Child Involvement in Family Member Alcohol and Tobacco Use Associated With Child Substance Use

This longitudinal study examined whether child involvement in family member substance use (i.e., getting, opening, or pouring alcoholic drinks; getting or lighting cigarettes) influenced that child’s likelihood of substance use beyond known family factors such as parental substance use and family rules. Families (N=224) with children aged 10–18 years were surveyed 7 times between 2002 and 2011.

  • 34% of families reported that children had gotten or opened alcoholic drinks; 21% reported that children had gotten or lit cigarettes for family members.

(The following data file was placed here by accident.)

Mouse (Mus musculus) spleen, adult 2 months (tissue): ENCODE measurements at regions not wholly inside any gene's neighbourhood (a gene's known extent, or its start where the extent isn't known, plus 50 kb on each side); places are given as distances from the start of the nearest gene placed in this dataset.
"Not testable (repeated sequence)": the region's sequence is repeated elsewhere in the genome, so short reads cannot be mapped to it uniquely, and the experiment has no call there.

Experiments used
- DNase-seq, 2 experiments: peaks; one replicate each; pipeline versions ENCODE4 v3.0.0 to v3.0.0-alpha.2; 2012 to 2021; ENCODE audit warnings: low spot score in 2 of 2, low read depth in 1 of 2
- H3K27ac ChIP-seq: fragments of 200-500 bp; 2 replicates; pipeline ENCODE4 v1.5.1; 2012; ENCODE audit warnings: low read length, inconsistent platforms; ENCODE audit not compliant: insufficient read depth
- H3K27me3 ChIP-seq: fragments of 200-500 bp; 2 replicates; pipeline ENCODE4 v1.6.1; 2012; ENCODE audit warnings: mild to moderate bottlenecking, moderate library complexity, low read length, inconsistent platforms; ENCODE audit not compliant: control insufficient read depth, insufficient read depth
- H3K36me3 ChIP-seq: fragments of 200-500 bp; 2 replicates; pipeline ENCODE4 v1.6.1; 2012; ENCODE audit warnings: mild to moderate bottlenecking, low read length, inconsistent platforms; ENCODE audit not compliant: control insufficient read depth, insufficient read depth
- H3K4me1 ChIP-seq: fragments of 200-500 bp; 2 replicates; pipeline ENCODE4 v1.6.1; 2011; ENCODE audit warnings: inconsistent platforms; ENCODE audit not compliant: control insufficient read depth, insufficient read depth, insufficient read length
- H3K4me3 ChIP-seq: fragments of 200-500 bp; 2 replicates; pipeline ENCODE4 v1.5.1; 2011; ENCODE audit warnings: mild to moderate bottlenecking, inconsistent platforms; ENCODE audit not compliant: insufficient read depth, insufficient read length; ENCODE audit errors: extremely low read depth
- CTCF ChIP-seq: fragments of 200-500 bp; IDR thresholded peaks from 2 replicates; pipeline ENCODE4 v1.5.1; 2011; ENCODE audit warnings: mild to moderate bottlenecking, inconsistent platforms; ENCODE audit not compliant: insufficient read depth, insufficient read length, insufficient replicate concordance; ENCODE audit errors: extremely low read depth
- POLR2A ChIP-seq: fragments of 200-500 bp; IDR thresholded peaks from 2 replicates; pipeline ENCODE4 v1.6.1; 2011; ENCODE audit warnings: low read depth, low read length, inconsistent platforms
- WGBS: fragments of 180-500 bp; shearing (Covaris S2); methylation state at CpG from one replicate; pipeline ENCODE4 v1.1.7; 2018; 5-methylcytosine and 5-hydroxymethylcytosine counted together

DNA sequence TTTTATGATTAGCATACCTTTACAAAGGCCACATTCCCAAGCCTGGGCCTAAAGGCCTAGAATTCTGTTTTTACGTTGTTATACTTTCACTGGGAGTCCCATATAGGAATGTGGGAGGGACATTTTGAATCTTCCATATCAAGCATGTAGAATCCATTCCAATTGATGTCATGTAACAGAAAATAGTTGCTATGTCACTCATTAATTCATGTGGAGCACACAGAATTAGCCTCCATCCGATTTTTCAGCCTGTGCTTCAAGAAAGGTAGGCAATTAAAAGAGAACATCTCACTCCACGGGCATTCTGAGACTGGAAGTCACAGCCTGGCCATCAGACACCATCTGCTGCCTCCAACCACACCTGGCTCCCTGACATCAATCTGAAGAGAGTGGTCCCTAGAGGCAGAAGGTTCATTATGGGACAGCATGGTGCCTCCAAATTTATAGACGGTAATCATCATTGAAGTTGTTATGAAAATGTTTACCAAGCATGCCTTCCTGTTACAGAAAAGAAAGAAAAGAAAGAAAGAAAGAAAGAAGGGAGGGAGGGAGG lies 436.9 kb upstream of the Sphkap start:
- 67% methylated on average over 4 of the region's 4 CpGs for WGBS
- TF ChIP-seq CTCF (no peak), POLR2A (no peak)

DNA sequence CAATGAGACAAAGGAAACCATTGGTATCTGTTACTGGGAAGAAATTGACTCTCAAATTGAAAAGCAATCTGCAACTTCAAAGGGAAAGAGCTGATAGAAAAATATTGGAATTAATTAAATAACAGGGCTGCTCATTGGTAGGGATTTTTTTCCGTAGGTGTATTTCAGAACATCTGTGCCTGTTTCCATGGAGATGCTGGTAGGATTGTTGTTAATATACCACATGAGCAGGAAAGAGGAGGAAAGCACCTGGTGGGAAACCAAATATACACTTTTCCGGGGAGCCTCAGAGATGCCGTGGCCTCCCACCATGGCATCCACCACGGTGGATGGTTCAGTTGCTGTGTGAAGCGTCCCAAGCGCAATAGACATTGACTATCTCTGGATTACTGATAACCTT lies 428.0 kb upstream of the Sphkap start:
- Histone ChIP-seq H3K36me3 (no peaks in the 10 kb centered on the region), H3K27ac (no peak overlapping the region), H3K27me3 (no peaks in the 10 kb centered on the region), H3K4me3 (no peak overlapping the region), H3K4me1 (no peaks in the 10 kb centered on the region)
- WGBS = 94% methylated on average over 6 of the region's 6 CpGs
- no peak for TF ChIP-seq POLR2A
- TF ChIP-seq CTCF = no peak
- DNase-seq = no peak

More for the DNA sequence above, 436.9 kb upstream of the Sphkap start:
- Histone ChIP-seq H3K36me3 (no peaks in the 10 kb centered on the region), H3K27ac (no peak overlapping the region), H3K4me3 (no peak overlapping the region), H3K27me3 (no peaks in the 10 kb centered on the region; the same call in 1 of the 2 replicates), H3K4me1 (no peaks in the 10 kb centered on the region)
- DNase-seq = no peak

• Child involvement in family use was associated with alcohol (odds ratio [OR], 4.29), cigarette (OR, 7.16), and marijuana use (OR, 7.64).
  • Better family management (clear family rules, parental monitoring, and praise for good behavior) was associated with a lower likelihood of alcohol (OR, 0.27) and marijuana (OR, 0.45), but not cigarette use.

Comments: These findings are in line with other work showing that child involvement in family alcohol use predicts an increased risk of child substance use, suggesting that this practice could be a potential target for family-based interventions. Public health messaging urging parents to refrain from involving children in substance use may also be helpful in reducing teen substance use.

Sharon Levy, MD, MPH

Reference: Bailey JA, Epstein M, Steeger CM, Hill KG. Concurrent and prospective associations between substance-specific parenting practices and child cigarette, alcohol, and marijuana use. J Adolesc Health. 2018;62(6):681–687.

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